Dr. Shannon Risk, Adam Kiedrowski, Madison Carroll, and Dr. Paula Kot

The American Female Gothic and Somali American Women post 9/11 were the topics of research papers selected as the winners in Niagara University’s annual Women’s Studies Program Writing Contest. The winners, Madison Carroll, an education major with a minor in literacy from Oneida, N.Y., and Adam Kiedrowski, a double major in history and political science from North Tonawanda, N.Y., were honored during a ceremony March 9, 2022.

This year marks the 20th anniversary of the contest, which recognizes and awards students for their work that examines gender, sexuality, race and ethnicity, disability, and other diversity-related topics.

Carroll’s paper, “Critiques of the Patriarchal Home within the American Female Gothic: Analyzing Alice Cary’s ‘Uncle Christopher’s’,” won the first-year student award. Dr. Paula Kot, associate professor of English, noted that Carroll’s paper was selected for its insightful and outstanding analysis. “Madison uses the scholarship on the American Female Gothic and an 1847 lecture by Dr. Charles Meigs, a medical school professor, to build a sophisticated argument about women’s entrapment in Alice Cary’s 1853 story,” Kot said.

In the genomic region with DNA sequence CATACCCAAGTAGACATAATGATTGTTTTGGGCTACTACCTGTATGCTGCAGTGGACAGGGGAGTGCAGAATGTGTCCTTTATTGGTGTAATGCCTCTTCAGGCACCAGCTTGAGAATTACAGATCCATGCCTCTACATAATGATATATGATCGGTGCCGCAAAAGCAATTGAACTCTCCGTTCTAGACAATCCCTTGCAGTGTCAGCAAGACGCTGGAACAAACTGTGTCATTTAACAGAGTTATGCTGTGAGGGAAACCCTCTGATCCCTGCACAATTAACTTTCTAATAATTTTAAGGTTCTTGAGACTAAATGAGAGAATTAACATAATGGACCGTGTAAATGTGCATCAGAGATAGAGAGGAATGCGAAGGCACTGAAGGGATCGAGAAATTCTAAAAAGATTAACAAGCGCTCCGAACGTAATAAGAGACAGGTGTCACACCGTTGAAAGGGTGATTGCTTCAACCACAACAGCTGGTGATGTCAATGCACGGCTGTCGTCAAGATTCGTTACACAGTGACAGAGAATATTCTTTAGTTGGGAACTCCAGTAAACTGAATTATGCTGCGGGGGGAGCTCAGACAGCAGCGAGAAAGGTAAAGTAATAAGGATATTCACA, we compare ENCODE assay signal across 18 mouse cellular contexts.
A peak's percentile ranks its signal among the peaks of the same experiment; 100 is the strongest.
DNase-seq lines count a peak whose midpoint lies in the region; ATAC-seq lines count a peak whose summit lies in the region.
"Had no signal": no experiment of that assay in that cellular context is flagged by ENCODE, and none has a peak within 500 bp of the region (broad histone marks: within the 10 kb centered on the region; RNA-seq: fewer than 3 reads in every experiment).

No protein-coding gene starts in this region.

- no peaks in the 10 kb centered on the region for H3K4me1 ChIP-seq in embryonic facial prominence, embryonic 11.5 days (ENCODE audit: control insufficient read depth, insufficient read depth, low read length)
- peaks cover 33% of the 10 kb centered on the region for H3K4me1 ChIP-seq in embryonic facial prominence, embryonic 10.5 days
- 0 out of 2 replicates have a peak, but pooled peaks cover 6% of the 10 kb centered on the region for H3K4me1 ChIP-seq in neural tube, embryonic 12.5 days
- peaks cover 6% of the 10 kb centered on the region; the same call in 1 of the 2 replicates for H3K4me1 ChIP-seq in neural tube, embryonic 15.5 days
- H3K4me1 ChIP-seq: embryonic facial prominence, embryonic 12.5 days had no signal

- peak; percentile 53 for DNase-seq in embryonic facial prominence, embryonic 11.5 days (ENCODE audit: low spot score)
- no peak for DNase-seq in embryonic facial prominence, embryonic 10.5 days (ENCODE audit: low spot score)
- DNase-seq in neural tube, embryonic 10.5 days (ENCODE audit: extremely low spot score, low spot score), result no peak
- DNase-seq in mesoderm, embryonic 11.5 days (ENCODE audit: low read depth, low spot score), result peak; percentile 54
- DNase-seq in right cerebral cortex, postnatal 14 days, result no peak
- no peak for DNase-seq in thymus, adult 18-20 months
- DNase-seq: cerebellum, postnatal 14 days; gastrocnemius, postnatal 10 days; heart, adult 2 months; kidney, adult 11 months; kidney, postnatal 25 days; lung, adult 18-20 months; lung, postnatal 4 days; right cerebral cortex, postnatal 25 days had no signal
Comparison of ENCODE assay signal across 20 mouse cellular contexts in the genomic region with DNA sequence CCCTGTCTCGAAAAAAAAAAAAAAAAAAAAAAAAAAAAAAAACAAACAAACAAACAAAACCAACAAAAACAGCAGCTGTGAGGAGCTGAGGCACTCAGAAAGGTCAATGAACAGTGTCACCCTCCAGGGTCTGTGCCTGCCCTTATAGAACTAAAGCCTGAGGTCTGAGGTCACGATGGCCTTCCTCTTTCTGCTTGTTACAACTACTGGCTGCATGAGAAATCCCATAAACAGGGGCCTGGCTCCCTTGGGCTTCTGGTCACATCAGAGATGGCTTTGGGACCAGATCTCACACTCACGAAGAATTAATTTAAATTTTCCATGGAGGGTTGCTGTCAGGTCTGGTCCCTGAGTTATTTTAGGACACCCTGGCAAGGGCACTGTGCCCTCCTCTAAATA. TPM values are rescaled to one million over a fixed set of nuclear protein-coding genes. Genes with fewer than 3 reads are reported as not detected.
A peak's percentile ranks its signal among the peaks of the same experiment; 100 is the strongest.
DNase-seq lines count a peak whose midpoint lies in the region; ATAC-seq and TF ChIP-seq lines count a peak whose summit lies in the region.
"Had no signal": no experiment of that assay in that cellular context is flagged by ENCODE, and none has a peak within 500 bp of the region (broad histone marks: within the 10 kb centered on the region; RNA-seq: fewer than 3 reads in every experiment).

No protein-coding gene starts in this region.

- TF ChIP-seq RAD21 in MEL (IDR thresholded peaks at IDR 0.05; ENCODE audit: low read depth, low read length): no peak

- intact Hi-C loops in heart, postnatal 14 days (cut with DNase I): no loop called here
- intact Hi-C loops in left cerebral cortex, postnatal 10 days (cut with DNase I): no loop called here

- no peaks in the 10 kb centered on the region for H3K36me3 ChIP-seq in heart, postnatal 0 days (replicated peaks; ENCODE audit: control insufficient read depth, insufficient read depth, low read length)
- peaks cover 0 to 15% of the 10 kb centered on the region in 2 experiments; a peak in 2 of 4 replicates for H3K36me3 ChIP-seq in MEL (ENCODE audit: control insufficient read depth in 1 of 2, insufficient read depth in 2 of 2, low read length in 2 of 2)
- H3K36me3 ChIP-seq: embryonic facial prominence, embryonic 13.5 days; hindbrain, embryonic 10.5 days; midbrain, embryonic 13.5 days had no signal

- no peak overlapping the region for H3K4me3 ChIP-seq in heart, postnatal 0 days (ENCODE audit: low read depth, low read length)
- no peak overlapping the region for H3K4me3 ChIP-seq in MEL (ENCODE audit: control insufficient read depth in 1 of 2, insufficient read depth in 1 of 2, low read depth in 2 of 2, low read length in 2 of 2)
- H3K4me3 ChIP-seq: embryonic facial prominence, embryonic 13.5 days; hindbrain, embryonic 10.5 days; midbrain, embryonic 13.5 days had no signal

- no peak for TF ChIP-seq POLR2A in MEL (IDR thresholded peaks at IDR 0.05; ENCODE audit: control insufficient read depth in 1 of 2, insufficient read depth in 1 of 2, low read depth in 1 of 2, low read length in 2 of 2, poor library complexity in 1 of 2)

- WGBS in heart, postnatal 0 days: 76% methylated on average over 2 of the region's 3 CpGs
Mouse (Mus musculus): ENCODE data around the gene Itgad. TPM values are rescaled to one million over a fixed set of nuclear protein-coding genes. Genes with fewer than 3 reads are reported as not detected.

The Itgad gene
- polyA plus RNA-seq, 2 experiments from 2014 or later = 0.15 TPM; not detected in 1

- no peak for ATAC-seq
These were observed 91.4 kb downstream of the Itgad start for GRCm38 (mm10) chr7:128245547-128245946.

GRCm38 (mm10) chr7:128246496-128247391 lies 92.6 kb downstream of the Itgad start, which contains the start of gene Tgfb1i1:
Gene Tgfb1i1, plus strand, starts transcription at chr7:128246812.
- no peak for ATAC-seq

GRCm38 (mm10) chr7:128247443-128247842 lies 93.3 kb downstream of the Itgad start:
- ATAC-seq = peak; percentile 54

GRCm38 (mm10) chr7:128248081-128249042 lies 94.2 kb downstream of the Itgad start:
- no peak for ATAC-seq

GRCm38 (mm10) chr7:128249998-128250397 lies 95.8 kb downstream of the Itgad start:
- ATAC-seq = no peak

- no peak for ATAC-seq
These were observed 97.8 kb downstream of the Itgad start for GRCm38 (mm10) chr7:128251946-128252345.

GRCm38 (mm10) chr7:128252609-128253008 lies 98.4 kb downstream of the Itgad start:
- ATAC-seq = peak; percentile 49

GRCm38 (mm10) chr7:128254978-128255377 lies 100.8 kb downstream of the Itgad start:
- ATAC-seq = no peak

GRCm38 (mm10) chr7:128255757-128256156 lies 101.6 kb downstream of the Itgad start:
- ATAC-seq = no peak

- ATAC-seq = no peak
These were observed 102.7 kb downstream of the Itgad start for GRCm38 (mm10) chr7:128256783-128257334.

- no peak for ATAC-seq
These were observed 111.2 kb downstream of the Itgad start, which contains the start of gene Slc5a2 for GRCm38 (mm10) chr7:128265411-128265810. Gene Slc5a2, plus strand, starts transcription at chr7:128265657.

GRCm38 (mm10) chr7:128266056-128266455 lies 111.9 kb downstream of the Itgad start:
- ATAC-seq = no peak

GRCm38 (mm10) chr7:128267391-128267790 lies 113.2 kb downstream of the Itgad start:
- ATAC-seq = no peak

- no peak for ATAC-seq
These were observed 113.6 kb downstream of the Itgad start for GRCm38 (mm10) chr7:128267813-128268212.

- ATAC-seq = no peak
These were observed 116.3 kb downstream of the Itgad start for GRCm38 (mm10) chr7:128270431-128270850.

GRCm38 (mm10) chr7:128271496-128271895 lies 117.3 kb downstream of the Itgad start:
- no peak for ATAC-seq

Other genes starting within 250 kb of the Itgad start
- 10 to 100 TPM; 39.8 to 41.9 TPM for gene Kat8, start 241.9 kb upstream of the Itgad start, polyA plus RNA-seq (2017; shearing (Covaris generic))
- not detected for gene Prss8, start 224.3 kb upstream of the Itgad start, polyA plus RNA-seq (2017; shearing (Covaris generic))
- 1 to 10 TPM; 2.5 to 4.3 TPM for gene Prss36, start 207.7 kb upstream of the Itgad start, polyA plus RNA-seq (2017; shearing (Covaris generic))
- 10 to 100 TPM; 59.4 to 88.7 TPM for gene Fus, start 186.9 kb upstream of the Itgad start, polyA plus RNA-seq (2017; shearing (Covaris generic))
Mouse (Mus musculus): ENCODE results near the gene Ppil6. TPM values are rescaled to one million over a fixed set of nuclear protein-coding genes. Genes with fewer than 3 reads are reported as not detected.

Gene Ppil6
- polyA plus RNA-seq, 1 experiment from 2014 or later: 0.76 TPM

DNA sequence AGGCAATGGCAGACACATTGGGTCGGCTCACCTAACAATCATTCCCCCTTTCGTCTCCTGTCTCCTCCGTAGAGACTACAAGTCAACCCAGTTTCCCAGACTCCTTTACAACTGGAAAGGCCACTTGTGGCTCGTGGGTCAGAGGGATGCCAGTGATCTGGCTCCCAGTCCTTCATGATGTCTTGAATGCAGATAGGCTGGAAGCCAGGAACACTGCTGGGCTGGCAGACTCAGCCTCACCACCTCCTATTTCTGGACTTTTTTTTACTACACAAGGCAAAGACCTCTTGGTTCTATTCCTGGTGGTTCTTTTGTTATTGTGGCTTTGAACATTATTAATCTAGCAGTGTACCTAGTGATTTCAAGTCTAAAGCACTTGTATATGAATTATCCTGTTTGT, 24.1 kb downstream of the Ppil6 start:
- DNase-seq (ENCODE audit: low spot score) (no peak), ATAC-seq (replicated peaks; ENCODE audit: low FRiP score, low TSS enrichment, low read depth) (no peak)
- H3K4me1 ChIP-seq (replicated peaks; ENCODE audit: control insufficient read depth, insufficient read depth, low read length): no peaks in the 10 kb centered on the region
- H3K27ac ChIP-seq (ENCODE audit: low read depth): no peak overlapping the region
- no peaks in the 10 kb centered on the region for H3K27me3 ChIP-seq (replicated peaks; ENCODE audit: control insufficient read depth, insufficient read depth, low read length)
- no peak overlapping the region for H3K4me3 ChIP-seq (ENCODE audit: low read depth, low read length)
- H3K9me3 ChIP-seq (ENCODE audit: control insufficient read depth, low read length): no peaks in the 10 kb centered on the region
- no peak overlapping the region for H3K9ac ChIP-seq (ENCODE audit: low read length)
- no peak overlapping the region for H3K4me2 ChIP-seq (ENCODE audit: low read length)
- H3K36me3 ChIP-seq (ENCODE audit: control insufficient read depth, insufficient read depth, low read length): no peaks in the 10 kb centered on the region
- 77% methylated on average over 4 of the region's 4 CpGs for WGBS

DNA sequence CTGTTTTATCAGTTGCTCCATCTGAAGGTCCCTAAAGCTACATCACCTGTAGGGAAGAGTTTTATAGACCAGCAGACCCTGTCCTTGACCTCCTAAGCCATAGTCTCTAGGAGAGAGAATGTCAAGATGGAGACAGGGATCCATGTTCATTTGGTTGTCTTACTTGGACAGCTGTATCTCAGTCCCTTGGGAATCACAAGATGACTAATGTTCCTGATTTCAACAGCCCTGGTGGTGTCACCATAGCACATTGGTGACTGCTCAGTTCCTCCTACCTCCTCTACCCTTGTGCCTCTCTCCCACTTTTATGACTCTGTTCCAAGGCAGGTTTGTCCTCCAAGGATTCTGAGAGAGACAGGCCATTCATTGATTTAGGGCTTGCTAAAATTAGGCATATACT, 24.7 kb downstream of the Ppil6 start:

Carroll said that she feels it is important to look for those in the background of any story because their experience, while seemingly overlooked, is crucial to better understanding humanity, especially for women and girls.

Kiedrowski, a senior who is a member of Niagara University’s Honors Program, won the top prize in the upper-level student category for his paper “The Dilemma of Somali American Women Post 9/11: Origins, Life, and Dichotomy of Identity in the Diaspora.” This is the second time that Kiedrowski has won an award in this contest.

“Adam wanted to write about issues faced by modern-day Black women in the U.S. and felt that the immigration story of Somali American women was compelling. He wrote an incredibly complex paper, highlighting the strength and ingenuity of this group of U.S. American women,” said Dr. Shannon Risk, chair of the history department and director of the women’s studies minor.

The ceremony began with a welcome from Dr. Risk, followed by remarks by Dr. Peter Butera, dean of the College of Arts and Sciences, and Dr. Hope Russell, professor in the women’s studies program, who noted that the program has grown over the years since it was established in the 1990s to average 25 majors each semester.

For more information about the women’s studies program at Niagara University, please email Dr. Shannon Risk at or visit our website: https://www.niagara.edu/womensstudies.

Your Thoughts